With the rise of internet auctions, the used car sector is becoming more regional and international, stirring greater demand for efficient logistics services, reports Malcolm Wheatley.

Used car transactions take place thousands of times a day–in corporate parking lots, rental locations, private homes, and dealerships. It is an exchange between owners who could be hundreds or even thousands of miles away. And in between them: a complex chain of handovers, probably an auction, and quite possibly another torturous transit with multiple handovers before the final destination is reached. It’s big business, as well as complex. One estimate puts the used car market in the United States at nearly three times the size of the new car market, with some 72,000 businesses involved–many in quantities of one or two vehicles at a time. Take the American operations of Toyota’s leasing and financing business, Toyota Financial Services. The operation uses 21 auction sites across the country, explains national remarketing manager Ralph Fisco, and it ships ex-finance and ex-lease vehicles to them by vehicle transporters contracted through a single provider.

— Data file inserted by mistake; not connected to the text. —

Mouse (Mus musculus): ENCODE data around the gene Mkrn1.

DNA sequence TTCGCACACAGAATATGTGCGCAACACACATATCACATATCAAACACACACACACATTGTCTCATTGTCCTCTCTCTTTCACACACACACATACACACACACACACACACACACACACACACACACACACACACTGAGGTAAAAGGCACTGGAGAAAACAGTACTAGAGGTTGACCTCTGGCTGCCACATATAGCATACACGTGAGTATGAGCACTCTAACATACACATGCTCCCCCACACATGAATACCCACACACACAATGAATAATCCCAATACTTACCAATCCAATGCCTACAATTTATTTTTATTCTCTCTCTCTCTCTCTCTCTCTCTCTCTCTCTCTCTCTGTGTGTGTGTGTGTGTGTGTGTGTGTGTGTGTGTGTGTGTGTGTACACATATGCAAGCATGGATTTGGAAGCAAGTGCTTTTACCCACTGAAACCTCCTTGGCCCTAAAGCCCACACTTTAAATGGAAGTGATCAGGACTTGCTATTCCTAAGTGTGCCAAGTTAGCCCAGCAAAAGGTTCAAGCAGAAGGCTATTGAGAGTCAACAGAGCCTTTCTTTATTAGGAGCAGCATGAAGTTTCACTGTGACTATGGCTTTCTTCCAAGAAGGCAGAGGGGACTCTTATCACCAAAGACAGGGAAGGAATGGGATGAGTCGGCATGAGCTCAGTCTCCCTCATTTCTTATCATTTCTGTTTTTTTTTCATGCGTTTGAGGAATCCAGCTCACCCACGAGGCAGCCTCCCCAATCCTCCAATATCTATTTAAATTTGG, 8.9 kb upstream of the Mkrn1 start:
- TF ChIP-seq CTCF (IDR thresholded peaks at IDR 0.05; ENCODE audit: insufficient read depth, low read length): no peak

Many of the auction sites in question are operated by Toyota’s auction partner Adesa, a major player in the used vehicle auction market. Unlike vehicle auctions in the UK, for example, which are open to the general public, American auctions are often ‘dealer only’ events, a factor that has aided the move to online sales in the eyes of some.

Earlier this year, for instance, Adesa reported record growth for its Toyota Dealer Direct Web site, a dedicated online auction platform that provides Toyota and Lexus dealers with the opportunity to buy from each other, as well as purchase vehicles owned by Toyota Financial Services and Lexus Financial Services before they are sent to physical auctions. Manheim, another major player in the American auction market with 77 operating locations in the United States, has also branched out into online trading. In June, for instance, more than 2,500 pre-owned Toyota and Lexus models were sold during four open weekend Manheim-operated online sales events, up from 732 cars sold during the same month in 2009, with an average of 400 bidders participating in each of the auctions, according to Nick Peluso, senior vice president of customer management at Manheim.